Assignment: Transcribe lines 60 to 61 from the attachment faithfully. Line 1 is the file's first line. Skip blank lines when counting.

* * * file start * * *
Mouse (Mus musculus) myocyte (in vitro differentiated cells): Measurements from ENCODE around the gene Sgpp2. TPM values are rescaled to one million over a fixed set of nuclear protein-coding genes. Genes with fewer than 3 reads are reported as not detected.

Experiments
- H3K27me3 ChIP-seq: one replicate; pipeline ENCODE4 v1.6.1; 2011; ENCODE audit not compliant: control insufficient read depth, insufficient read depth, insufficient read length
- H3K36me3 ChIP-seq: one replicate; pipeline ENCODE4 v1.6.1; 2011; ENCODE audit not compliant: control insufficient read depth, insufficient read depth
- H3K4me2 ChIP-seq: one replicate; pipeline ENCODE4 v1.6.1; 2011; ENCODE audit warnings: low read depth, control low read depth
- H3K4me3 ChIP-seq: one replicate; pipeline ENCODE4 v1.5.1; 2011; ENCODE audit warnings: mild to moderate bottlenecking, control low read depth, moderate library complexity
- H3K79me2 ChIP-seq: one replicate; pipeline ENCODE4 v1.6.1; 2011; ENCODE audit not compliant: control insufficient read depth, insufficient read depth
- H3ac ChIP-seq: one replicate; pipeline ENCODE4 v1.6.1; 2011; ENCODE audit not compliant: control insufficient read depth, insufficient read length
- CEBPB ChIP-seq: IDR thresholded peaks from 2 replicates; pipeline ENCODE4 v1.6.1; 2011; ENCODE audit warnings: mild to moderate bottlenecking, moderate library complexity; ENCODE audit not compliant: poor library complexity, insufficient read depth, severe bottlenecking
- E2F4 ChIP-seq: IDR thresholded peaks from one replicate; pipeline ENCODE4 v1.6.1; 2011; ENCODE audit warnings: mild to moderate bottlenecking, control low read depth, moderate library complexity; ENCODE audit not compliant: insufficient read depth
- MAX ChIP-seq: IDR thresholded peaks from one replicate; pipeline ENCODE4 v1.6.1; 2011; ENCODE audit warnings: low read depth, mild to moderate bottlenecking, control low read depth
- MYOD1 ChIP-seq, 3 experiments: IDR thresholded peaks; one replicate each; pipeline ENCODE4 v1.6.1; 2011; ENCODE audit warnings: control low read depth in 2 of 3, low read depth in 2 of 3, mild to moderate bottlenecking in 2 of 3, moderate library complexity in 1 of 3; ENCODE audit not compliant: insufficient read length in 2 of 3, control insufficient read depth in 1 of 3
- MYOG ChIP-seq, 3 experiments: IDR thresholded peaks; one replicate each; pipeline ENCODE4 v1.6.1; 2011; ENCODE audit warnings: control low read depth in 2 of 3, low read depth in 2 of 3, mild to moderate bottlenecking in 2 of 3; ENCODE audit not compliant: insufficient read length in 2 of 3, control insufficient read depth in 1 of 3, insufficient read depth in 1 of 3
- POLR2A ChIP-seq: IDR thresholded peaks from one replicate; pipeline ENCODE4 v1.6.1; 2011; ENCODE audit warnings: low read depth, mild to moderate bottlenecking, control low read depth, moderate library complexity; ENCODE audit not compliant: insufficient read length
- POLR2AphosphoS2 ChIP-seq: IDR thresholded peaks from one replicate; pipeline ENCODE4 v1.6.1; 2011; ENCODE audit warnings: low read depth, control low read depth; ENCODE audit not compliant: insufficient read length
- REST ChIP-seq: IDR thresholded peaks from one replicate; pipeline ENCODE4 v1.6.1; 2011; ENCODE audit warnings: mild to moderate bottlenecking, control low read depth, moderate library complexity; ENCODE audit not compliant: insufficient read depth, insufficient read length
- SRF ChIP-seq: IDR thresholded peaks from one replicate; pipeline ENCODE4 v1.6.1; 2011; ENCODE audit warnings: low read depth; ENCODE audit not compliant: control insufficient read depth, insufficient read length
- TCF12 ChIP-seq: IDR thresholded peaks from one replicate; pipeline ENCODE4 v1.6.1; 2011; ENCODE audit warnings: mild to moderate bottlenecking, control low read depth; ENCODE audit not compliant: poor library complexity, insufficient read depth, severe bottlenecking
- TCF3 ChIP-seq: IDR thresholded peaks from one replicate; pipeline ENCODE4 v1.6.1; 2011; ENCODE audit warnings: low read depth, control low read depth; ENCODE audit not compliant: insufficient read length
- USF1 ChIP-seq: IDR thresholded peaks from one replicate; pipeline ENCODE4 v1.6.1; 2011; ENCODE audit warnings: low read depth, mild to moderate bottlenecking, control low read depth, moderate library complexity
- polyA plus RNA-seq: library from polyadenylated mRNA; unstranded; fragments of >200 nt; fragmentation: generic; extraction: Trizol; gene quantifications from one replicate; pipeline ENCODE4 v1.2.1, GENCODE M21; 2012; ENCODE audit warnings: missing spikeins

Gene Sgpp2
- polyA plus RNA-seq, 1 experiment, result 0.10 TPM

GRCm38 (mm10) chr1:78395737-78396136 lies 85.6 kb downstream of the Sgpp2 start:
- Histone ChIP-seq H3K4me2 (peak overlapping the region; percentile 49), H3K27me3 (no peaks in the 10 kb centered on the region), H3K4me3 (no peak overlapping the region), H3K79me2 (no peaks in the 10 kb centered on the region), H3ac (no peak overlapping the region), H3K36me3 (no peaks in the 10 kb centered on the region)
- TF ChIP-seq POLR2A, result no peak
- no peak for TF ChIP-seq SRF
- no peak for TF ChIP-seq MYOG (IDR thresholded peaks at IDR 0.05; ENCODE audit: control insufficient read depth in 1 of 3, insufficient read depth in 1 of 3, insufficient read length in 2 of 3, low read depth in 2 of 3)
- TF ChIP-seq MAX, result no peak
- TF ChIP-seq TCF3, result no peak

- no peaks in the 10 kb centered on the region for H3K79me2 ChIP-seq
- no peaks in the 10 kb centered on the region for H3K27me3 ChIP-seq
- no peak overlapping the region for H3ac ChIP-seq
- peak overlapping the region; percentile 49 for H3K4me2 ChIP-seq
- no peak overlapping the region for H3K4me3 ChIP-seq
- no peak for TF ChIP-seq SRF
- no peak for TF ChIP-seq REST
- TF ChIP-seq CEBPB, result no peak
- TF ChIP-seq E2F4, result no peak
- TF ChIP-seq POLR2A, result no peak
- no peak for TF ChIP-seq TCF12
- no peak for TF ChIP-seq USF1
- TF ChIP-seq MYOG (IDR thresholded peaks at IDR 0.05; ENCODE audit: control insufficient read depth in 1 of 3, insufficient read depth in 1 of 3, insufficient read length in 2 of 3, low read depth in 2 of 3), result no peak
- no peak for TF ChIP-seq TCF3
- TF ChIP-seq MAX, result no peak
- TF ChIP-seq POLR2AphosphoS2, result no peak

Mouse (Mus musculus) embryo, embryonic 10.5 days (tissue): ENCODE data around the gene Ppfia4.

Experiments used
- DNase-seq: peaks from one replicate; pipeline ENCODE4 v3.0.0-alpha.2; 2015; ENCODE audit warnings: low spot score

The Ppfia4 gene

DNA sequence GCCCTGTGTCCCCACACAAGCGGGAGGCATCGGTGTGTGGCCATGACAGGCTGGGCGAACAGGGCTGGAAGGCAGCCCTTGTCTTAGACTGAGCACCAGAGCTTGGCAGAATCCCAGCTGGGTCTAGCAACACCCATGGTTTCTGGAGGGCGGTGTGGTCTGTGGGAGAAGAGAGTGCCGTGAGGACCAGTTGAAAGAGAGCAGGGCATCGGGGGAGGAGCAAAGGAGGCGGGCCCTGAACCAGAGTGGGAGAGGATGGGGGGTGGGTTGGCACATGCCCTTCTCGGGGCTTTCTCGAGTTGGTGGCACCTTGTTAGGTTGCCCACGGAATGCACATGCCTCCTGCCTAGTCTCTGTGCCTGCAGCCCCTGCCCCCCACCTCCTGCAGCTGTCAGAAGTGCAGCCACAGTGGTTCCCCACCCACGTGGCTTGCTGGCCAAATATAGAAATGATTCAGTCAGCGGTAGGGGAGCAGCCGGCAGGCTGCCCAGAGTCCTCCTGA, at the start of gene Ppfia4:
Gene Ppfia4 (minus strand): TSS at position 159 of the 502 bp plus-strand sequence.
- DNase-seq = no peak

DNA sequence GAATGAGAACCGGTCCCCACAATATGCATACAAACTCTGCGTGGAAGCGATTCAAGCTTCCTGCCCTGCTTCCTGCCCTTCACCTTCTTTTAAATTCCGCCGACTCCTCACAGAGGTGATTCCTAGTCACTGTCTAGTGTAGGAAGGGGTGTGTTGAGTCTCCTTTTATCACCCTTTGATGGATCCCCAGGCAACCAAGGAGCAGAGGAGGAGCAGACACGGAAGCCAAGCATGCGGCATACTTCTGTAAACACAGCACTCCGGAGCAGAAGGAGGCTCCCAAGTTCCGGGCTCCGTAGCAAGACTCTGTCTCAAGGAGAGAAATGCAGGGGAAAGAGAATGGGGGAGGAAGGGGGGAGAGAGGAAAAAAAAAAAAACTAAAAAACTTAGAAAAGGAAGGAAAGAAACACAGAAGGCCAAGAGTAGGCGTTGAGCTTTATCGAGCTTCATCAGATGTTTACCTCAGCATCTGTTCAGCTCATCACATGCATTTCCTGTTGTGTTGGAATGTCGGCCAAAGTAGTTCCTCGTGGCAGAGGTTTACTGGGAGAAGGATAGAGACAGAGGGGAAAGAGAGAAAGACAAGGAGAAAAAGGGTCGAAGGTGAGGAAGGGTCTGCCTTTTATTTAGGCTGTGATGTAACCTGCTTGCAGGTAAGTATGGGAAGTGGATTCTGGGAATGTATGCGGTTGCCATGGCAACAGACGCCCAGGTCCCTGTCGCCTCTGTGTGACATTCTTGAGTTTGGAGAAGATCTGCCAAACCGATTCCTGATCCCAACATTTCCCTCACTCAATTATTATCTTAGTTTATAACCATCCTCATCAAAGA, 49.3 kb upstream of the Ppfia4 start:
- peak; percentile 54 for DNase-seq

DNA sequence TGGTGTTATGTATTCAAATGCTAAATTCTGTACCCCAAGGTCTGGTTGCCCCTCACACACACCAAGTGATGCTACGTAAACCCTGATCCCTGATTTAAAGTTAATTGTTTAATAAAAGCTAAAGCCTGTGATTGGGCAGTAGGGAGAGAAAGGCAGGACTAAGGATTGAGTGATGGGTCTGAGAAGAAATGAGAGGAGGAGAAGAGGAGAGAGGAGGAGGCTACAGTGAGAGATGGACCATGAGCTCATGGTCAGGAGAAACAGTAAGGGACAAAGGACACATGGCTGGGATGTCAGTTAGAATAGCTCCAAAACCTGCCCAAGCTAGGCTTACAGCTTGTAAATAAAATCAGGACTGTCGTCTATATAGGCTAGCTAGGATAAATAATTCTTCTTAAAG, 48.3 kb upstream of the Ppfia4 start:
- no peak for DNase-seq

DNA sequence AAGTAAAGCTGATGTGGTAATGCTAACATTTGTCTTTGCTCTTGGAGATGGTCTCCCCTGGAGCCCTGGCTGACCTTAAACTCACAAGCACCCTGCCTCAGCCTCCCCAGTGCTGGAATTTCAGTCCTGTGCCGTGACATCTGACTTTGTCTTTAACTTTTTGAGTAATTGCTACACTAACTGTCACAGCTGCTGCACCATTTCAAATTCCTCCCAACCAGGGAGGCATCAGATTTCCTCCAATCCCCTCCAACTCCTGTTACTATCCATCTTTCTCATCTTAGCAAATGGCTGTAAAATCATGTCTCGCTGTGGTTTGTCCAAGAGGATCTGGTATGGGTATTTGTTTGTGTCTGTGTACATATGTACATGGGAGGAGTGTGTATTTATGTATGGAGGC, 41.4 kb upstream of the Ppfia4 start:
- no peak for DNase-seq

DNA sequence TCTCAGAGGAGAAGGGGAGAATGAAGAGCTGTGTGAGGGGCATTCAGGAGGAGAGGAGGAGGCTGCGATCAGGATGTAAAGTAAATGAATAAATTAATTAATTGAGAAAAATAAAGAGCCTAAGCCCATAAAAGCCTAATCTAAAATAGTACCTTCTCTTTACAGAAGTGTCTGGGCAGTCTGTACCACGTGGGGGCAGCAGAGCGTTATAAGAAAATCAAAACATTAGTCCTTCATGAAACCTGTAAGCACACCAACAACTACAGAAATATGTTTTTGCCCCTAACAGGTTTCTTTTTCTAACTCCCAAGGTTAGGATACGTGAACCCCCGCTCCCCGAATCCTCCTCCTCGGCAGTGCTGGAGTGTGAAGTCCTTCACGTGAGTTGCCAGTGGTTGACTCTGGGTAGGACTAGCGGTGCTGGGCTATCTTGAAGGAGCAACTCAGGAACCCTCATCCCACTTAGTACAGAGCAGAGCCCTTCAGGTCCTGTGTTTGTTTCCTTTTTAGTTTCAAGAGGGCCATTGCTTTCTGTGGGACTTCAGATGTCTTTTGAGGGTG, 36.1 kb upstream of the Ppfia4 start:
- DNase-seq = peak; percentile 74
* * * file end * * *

DNA sequence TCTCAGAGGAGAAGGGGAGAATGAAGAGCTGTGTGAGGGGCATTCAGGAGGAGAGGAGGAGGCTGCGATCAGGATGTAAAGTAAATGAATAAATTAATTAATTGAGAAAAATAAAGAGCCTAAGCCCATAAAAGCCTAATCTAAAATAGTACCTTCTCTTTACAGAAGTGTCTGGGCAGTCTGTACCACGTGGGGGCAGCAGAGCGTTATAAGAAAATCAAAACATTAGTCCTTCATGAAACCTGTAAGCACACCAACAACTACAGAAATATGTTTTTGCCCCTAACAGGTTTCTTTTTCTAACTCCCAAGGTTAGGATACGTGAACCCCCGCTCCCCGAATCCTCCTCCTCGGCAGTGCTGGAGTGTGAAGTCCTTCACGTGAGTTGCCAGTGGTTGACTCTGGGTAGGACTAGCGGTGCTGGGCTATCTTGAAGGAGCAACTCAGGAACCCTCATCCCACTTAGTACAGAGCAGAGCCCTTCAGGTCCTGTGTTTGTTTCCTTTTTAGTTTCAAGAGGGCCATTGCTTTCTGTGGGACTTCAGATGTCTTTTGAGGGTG, 36.1 kb upstream of the Ppfia4 start:
- DNase-seq = peak; percentile 74